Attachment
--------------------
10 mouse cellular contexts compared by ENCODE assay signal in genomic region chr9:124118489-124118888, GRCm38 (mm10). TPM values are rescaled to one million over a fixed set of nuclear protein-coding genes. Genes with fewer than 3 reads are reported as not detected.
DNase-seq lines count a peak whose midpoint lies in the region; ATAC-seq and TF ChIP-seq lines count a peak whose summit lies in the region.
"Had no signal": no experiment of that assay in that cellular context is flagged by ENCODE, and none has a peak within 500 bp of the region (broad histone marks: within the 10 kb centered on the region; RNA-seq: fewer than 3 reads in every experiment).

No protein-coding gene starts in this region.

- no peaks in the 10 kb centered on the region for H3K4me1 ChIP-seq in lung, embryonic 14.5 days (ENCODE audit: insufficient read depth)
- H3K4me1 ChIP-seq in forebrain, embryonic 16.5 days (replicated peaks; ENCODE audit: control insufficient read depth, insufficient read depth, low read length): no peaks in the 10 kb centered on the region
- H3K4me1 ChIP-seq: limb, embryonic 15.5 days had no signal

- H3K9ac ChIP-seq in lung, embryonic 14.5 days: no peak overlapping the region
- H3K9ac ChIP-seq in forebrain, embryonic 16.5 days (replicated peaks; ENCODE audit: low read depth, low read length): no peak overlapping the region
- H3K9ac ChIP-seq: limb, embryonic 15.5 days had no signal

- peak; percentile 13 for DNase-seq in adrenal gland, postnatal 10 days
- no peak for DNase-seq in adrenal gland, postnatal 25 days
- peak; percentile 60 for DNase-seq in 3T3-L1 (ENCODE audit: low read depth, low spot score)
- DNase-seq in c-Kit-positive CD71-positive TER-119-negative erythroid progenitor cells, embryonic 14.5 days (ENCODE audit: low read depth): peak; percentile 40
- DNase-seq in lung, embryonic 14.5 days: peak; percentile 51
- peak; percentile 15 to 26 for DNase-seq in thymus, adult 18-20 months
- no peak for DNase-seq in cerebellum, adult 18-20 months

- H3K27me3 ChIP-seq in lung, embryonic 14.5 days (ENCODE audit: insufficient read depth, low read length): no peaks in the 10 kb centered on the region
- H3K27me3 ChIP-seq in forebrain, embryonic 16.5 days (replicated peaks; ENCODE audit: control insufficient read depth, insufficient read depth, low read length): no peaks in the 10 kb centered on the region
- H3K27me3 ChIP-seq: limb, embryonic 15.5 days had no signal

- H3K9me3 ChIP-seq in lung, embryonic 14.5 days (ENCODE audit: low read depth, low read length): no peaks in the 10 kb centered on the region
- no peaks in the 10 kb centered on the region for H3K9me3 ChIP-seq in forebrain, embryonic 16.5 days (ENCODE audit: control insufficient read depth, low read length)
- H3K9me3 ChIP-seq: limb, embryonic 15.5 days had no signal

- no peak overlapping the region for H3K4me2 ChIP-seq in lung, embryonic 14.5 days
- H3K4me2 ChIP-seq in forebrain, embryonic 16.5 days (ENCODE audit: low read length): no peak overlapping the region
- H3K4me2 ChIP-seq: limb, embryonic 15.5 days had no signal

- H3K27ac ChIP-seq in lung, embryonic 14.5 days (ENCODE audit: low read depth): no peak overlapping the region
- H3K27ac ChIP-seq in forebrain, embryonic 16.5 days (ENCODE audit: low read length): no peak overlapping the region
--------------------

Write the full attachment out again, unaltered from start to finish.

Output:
10 mouse cellular contexts compared by ENCODE assay signal in genomic region chr9:124118489-124118888, GRCm38 (mm10). TPM values are rescaled to one million over a fixed set of nuclear protein-coding genes. Genes with fewer than 3 reads are reported as not detected.
DNase-seq lines count a peak whose midpoint lies in the region; ATAC-seq and TF ChIP-seq lines count a peak whose summit lies in the region.
"Had no signal": no experiment of that assay in that cellular context is flagged by ENCODE, and none has a peak within 500 bp of the region (broad histone marks: within the 10 kb centered on the region; RNA-seq: fewer than 3 reads in every experiment).

No protein-coding gene starts in this region.

- no peaks in the 10 kb centered on the region for H3K4me1 ChIP-seq in lung, embryonic 14.5 days (ENCODE audit: insufficient read depth)
- H3K4me1 ChIP-seq in forebrain, embryonic 16.5 days (replicated peaks; ENCODE audit: control insufficient read depth, insufficient read depth, low read length): no peaks in the 10 kb centered on the region
- H3K4me1 ChIP-seq: limb, embryonic 15.5 days had no signal

- H3K9ac ChIP-seq in lung, embryonic 14.5 days: no peak overlapping the region
- H3K9ac ChIP-seq in forebrain, embryonic 16.5 days (replicated peaks; ENCODE audit: low read depth, low read length): no peak overlapping the region
- H3K9ac ChIP-seq: limb, embryonic 15.5 days had no signal

- peak; percentile 13 for DNase-seq in adrenal gland, postnatal 10 days
- no peak for DNase-seq in adrenal gland, postnatal 25 days
- peak; percentile 60 for DNase-seq in 3T3-L1 (ENCODE audit: low read depth, low spot score)
- DNase-seq in c-Kit-positive CD71-positive TER-119-negative erythroid progenitor cells, embryonic 14.5 days (ENCODE audit: low read depth): peak; percentile 40
- DNase-seq in lung, embryonic 14.5 days: peak; percentile 51
- peak; percentile 15 to 26 for DNase-seq in thymus, adult 18-20 months
- no peak for DNase-seq in cerebellum, adult 18-20 months

- H3K27me3 ChIP-seq in lung, embryonic 14.5 days (ENCODE audit: insufficient read depth, low read length): no peaks in the 10 kb centered on the region
- H3K27me3 ChIP-seq in forebrain, embryonic 16.5 days (replicated peaks; ENCODE audit: control insufficient read depth, insufficient read depth, low read length): no peaks in the 10 kb centered on the region
- H3K27me3 ChIP-seq: limb, embryonic 15.5 days had no signal

- H3K9me3 ChIP-seq in lung, embryonic 14.5 days (ENCODE audit: low read depth, low read length): no peaks in the 10 kb centered on the region
- no peaks in the 10 kb centered on the region for H3K9me3 ChIP-seq in forebrain, embryonic 16.5 days (ENCODE audit: control insufficient read depth, low read length)
- H3K9me3 ChIP-seq: limb, embryonic 15.5 days had no signal

- no peak overlapping the region for H3K4me2 ChIP-seq in lung, embryonic 14.5 days
- H3K4me2 ChIP-seq in forebrain, embryonic 16.5 days (ENCODE audit: low read length): no peak overlapping the region
- H3K4me2 ChIP-seq: limb, embryonic 15.5 days had no signal

- H3K27ac ChIP-seq in lung, embryonic 14.5 days (ENCODE audit: low read depth): no peak overlapping the region
- H3K27ac ChIP-seq in forebrain, embryonic 16.5 days (ENCODE audit: low read length): no peak overlapping the region